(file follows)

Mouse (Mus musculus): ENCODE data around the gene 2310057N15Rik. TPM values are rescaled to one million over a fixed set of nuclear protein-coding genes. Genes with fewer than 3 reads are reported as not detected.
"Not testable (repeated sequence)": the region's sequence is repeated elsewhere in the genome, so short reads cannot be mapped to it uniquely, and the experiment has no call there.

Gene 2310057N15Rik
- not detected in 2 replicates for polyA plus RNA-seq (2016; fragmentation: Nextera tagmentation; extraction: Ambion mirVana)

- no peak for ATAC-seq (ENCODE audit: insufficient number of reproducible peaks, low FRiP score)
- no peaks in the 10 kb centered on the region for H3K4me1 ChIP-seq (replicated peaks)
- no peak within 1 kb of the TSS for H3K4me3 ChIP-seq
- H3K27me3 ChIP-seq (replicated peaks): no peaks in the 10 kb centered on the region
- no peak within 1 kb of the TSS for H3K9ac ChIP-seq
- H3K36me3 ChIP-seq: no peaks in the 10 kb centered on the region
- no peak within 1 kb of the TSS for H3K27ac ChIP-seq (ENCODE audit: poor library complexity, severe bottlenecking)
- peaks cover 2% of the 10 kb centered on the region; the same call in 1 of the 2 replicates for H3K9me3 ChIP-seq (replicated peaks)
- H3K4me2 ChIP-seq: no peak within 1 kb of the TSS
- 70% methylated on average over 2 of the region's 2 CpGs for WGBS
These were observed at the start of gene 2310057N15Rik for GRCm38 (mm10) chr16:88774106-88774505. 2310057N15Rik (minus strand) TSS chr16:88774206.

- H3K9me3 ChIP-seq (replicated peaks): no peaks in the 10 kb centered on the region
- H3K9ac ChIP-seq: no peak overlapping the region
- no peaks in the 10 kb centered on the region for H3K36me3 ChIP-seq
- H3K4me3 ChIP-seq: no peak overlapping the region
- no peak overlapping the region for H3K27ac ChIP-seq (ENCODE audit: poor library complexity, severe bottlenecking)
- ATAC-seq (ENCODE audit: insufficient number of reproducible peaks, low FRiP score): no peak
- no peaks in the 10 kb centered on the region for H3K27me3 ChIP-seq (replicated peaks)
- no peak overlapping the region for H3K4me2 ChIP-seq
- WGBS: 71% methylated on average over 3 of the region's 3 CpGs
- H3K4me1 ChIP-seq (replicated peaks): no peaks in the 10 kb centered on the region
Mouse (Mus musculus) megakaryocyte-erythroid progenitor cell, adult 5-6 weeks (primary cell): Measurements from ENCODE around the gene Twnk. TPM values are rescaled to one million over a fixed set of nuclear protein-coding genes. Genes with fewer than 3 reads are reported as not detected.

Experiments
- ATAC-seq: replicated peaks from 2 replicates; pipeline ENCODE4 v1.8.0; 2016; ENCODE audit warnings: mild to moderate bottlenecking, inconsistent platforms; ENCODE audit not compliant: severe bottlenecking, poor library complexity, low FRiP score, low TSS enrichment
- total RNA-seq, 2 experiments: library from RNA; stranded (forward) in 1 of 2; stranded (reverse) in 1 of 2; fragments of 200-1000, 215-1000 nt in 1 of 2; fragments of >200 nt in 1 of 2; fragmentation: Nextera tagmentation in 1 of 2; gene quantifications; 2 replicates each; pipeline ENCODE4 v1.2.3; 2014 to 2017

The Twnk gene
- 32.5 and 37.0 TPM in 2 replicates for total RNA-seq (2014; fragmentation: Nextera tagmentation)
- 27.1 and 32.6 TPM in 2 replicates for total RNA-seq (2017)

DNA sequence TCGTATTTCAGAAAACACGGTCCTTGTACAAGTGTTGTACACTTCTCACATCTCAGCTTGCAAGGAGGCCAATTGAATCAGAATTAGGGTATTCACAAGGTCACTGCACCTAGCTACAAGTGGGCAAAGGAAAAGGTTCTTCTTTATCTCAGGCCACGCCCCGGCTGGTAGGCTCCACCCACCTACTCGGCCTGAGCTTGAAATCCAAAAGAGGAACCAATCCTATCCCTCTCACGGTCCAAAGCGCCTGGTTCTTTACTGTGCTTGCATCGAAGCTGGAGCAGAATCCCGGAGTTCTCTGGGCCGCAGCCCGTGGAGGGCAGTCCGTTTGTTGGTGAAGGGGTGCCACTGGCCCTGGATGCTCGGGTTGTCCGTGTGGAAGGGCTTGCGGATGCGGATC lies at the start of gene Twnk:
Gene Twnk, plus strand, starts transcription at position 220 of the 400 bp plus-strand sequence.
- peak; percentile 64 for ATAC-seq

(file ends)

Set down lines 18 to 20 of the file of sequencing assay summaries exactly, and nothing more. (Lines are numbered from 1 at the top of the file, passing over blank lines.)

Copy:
- no peaks in the 10 kb centered on the region for H3K36me3 ChIP-seq
- H3K4me3 ChIP-seq: no peak overlapping the region
- no peak overlapping the region for H3K27ac ChIP-seq (ENCODE audit: poor library complexity, severe bottlenecking)